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Many business plans lack strategies

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Business owners and managers who have ensured that a business plan has been "reduced to writing" (a favourite legal term that I often utilise ) are to be applauded.

Too often, careful study and review of business plans reveal many stark deficiencies, not least of which include absences of situation analysis and logical, integrated and sustainable strategies.

In short, a significant percentage of "business plans" are in reality little more than wish lists, action plans and schedules of aspirations which lack structure, infrastructure, understanding and a capacity to respond to external forces. The latter include economic and financial volatility, changes in government policies, emphases and priorities and the threat of direct, indirect and imposing retaliatory actions by competitors, substitutes and, yes, "pretenders to the Throne". Everyone and everything today seems to represent possible threats which could result in leakages in sales, revenue, margins and profits.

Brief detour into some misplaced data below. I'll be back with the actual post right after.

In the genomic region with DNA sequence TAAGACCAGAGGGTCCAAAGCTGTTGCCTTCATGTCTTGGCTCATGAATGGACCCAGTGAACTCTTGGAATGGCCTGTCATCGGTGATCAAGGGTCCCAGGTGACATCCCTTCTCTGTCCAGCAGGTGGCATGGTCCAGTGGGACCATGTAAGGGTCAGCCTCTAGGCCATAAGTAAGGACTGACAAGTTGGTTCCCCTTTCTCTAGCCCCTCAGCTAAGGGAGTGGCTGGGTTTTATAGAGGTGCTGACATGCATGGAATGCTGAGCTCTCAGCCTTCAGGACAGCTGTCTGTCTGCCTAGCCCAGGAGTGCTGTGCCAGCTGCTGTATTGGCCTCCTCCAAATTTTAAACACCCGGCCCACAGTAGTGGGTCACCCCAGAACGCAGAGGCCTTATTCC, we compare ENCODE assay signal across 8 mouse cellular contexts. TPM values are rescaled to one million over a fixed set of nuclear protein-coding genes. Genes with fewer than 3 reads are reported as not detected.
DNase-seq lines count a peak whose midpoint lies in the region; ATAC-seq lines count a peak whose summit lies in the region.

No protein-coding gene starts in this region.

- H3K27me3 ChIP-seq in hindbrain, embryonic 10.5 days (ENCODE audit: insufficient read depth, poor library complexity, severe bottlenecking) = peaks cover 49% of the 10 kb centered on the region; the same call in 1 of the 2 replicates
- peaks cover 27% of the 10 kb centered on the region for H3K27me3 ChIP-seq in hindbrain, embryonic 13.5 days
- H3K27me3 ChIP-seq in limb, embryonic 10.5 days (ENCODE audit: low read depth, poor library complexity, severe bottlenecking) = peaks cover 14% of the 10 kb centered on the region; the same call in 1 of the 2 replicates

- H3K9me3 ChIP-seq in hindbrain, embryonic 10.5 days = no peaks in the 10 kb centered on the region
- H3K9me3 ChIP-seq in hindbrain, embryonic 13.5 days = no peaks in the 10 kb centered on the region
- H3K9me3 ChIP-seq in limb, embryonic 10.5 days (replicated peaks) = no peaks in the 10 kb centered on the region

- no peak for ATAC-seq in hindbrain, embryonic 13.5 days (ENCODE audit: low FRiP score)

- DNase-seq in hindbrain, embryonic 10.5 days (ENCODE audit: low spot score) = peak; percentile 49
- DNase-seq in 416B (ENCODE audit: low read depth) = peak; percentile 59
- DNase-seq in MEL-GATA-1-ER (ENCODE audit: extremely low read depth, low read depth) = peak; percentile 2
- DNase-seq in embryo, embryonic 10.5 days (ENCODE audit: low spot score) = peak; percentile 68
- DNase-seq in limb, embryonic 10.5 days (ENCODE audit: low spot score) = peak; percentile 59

Strategies and strategic plans can not and should not be formulated, documented and implemented in isolation or in a vacuum. It is imperative that consideration be given to probable responses from all external entities, including the increasingly ubiquitous regulatory authorities, which tend to narrow options and opportunities.
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